As shown in FIGS. 6-8, the filler panel 24 includes an elongated panel body 30 having a magnetic strip 32 disposed at each end. The particular magnetic filler panel 24 shown is two RMUs in height, as indicated by the RMU incremental markings 28 arranged in a column along each vertical member 27. It will be appreciated, however, that panels 24 having other heights may likewise be provided without departing from the scope of the present invention. However, it will be further appreciated that heights in increments of whole numbers of RMUs may be preferred over other heights so as to correspond to most standard enclosure systems. For instance, it is also contemplated that the magnetic filler panel 24 may be approximately one RMU or approximately three RMUs in height. The length of each panel 24 preferably corresponds to the spacing between the vertical members 27 to which the panel 24 is to be mounted so that the magnetic strips 32 at the ends of the panel body 30 may be easily connected by magnetic bond to those vertical members 27. The panel length is thus chosen based on the typical spacing between vertical members 27.

In at least some embodiments, the magnetic strips 32 extend the full vertical height of the panel body 30, thereby facilitating a tight air seal between the ends of the filler panel 24 and the vertical members 27 to which it is mounted. However, some advantage with regard to ease of installation may still be gained through the use of magnetic strips that do not extend the full vertical height.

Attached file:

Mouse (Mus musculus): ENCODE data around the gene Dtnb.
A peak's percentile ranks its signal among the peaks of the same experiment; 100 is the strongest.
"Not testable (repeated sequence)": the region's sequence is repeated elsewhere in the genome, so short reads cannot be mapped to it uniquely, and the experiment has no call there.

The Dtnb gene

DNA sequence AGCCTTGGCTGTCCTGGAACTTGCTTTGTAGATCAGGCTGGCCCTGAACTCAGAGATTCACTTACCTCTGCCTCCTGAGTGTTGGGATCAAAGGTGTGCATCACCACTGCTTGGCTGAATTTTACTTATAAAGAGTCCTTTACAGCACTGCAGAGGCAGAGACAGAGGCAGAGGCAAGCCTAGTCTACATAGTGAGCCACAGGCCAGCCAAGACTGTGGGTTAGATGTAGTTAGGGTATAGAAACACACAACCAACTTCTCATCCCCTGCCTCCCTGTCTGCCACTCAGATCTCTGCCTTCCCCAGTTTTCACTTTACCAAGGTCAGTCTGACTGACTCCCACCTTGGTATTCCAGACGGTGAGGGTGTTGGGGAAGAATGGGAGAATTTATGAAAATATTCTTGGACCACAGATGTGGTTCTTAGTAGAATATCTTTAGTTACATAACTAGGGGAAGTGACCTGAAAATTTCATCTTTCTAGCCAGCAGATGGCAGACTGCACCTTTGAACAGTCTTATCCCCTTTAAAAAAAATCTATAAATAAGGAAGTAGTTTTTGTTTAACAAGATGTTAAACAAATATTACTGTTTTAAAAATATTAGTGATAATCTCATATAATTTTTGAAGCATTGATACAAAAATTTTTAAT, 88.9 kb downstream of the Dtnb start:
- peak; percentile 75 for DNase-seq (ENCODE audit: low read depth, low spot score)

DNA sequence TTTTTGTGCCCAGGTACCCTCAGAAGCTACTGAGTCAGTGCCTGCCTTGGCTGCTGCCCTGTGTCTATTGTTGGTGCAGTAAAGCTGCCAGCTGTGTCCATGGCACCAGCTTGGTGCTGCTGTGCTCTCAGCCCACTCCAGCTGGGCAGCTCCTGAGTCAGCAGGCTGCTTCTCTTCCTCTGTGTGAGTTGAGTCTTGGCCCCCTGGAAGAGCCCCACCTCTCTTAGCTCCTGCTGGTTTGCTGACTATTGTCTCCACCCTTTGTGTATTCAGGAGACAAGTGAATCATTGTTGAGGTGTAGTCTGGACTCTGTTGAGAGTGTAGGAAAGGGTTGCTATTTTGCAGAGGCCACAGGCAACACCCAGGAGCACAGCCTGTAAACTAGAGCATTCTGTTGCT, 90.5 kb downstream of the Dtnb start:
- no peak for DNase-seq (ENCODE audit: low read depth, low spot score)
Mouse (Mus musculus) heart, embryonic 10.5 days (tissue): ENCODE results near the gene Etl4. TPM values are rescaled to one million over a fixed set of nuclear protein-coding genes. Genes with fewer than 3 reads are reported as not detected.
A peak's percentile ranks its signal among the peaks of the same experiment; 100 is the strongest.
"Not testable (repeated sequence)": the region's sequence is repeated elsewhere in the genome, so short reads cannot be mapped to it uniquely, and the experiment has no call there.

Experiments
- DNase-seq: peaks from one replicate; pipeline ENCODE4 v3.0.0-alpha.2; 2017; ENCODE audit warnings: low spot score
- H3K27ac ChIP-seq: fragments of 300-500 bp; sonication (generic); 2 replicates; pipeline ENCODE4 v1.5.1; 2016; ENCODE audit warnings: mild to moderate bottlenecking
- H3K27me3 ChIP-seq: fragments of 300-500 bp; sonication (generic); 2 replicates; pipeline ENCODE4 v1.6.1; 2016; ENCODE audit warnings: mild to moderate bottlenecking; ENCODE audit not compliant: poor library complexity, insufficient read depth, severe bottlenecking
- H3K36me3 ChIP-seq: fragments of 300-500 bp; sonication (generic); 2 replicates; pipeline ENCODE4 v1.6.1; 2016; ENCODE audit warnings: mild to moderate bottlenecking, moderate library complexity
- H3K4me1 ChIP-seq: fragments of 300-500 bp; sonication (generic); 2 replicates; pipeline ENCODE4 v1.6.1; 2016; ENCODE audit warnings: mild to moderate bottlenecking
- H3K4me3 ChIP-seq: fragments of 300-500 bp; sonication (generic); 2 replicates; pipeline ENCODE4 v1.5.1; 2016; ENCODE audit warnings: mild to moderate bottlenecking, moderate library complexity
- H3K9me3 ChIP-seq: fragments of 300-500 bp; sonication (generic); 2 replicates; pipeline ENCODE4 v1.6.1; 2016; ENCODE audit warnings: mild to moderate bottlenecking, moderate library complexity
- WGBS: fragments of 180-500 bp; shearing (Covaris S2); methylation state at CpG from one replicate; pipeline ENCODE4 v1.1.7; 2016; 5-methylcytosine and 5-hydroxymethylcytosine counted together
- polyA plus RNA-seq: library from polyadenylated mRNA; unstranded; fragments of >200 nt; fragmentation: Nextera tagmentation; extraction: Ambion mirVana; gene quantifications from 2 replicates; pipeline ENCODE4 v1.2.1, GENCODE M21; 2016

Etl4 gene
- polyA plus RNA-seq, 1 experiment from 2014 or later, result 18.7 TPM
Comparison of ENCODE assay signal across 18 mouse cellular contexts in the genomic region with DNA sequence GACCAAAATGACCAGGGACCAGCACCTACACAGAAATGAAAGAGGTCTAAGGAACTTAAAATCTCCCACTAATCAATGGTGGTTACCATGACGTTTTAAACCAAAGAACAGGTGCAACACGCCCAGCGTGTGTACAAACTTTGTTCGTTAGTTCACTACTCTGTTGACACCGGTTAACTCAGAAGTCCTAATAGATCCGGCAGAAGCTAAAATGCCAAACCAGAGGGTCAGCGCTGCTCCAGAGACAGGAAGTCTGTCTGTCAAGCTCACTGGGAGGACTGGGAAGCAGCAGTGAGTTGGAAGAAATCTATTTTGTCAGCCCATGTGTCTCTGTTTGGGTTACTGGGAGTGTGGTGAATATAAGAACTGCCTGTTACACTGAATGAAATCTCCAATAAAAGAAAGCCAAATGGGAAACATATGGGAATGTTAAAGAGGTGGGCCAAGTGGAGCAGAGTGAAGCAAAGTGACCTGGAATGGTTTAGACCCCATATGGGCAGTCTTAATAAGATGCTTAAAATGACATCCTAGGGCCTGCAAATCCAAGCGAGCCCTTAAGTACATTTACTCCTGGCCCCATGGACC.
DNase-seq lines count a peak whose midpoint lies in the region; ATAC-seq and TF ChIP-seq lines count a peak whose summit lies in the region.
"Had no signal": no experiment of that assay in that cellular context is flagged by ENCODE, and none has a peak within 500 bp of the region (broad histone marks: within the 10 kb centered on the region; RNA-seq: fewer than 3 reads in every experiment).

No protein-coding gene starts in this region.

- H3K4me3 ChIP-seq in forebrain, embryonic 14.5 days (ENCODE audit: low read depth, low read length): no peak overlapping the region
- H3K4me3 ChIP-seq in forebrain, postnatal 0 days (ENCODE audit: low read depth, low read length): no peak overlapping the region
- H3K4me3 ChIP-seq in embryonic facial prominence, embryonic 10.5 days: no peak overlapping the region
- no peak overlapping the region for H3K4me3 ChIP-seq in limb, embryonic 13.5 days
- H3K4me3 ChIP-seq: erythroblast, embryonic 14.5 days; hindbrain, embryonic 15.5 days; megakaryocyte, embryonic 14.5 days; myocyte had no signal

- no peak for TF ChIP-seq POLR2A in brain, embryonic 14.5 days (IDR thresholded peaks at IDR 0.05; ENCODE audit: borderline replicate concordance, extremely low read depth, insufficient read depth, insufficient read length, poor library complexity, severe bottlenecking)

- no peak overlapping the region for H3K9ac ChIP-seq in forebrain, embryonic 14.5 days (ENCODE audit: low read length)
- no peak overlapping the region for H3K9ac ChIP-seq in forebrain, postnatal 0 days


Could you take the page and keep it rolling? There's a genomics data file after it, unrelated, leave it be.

The panels may have built-in indexing alignment features. Visual alignment features may be included as well in order to aid the installer or other user in properly positioning the panel 24 on the vertical members 27.

Each panel may include various surface features.

Alternative embodiments of a magnetic filler panel may utilize a simpler construction. One example is illustrated in FIG. 9, which is a front perspective view of a magnetic filler panel 124, installed in an enclosure system 10 like that of FIG. 3, in accordance with a second preferred embodiment of the present invention, and FIG. 10 is an rear perspective view of the magnetic filler panel 124 of FIG. 9. In FIG. 9, the filler panels 24 are shown as being mounted directly on the vertical members 27 of the enclosure system 10, but it will be appreciated that they may alternatively be mounted on vertical mounting rails 39 if provided, or in some cases to the surfaces of other mounting structures.

As shown in FIGS. 9 and 10, the magnetic filler panel 124 includes an elongated panel body 130 having a magnetic region 132, which need not be a separate strip, arranged at each end. The particular magnetic filler panel 124 shown is two RMUs in height, as indicated by the RMU incremental markings 28 arranged in a column along each vertical member 27. Once again, it will be appreciated that panels 124 having other heights may likewise be provided without departing from the scope of the present invention, but that heights in increments of whole numbers of RMUs may be preferred over other heights so as to correspond to most standard enclosure systems. The length of each panel 124 preferably corresponds to the spacing between the vertical members 27 to which the panel 124 is to be mounted so that the magnetic regions 132 at the ends of the panel body 130 may be easily connected by magnetic bond to those vertical members 27. The panel length is thus chosen based on the typical spacing between vertical members 27.